WASHINGTON -- Senators, including many Republicans, on Wednesday openly expressed skepticism about President Donald Trump's trade policies, saying cascading tariff actions are so scattershot, tactical and unilateral that they are hurting American workers without forcing countries with unfair trade practices to change behavior.
At a hearing about the impact of tariffs on the auto industry, lawmakers and witnesses said lack of coherent policy was creating massive uncertainty, making it difficult for American businesses to make investment and hiring decisions.
Tariffs on imported steel and aluminum and hundreds of Chinese products already are raising the cost to produce vehicles in the U.S., and exporters are being hurt by retaliatory tariffs in overseas markets. The future of the North American Free Trade Agreement remains in limbo as the White House races to complete an updated deal that includes Canada after spending the last 18 months publicly bashing Mexico and Canada, saying they use the rules to steal U.S. jobs.
Meanwhile, auto interests are bracing for potential tariffs of up to 25 percent on imported autos and auto parts as the Trump administration tries to pressure manufacturers to locate plants in the U.S.
"I've been vocally in opposition to the trade policy since President Trump announced it," said Sen. Johnny Isakson, R-Ga. "I got concerned when they dropped the Trans-Pacific Partnership. That really threw me for a loop. Then they started talking about getting out of NAFTA. I'm from a 21 percent agricultural state, and that's a big-time problem for us. It concerns me that we don't have a known commodity in terms of what is our trade policy. We have an environment that's at best uncertain, and it's beginning to show its evidence in the marketplace."
Sen. Lamar Alexander, R-Tenn., chairman of the Health, Education, Labor and Pensions Committee, called the hearing. Tariffs are usually the bailiwick of the Finance Committee, but his state is home to Nissan, General Motors and Volkswagen plants. He used the forum to stress that Tennessee has benefited from free trade, noting that Nissan decided to produce the Rogue crossover at its plant in Smyrna instead of Japan or South Korea because NAFTA's duty-free advantage allowed high-quality production at lower costs.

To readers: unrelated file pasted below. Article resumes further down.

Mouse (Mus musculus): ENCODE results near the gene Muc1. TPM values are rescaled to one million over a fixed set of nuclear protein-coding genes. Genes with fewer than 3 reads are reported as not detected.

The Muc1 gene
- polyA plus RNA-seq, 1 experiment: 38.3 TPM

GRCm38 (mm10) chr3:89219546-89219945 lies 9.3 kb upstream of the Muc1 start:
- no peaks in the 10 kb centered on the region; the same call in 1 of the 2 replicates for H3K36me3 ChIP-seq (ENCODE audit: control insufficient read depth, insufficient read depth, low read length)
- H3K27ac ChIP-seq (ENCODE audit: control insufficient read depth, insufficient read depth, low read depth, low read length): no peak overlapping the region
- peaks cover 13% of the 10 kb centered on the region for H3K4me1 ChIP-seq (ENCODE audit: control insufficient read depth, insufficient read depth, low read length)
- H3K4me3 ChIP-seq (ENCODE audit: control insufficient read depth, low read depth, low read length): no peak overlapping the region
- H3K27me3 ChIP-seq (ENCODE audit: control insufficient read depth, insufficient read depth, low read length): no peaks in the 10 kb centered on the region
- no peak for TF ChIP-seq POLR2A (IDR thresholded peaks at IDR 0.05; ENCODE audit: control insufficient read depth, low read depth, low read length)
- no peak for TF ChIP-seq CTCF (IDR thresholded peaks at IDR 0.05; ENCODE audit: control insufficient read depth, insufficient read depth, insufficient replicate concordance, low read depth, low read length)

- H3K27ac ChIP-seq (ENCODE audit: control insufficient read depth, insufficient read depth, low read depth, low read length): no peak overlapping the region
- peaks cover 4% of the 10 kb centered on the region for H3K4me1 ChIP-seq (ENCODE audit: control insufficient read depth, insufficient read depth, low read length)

The senator challenged Trump to work toward eliminating tariffs, an idea Trump floated at the G7 summit this year and that the U.S. and European Union in July agreed to work toward on many products, excluding automobiles, to forestall a trade war.
"Zero tariffs in my view are the right goal. Piling tariffs on top of tariffs are the wrong goal," Alexander said.
Alexander, a former governor and presidential candidate, suggested that the EU could reduce its 10 percent tariff on autos, while the U.S. could lower its 25 percent tariff on light-duty trucks. A graduated approach to lowering tariffs on automobiles by both sides could lead the way to zero tariffs across other product categories, he said.
The hearing also highlighted unease among labor unions with Trump's trade policies, even though they have been harsh critics of trade deals such as NAFTA and tended to align with administration efforts to boost domestic manufacturing by raising the cost of outsourcing.
"The Trump administration's tariffs have been erratically implemented, inconsistently messaged and sometimes apparently motivated by politics or whim. Rather than seeking to coordinate a comprehensive and coherent strategy in conjunction with our allies and complementary to our domestic policies, this administration appears to have no overarching strategy or goal in sight," said Thea Lee, president of the Economic Policy Institute, a think tank affiliated with the labor movement. The approach will mean Americans "can expect to get all of the pain from higher import prices, but little of the gain" through increased exports, jobs and domestic production, she added.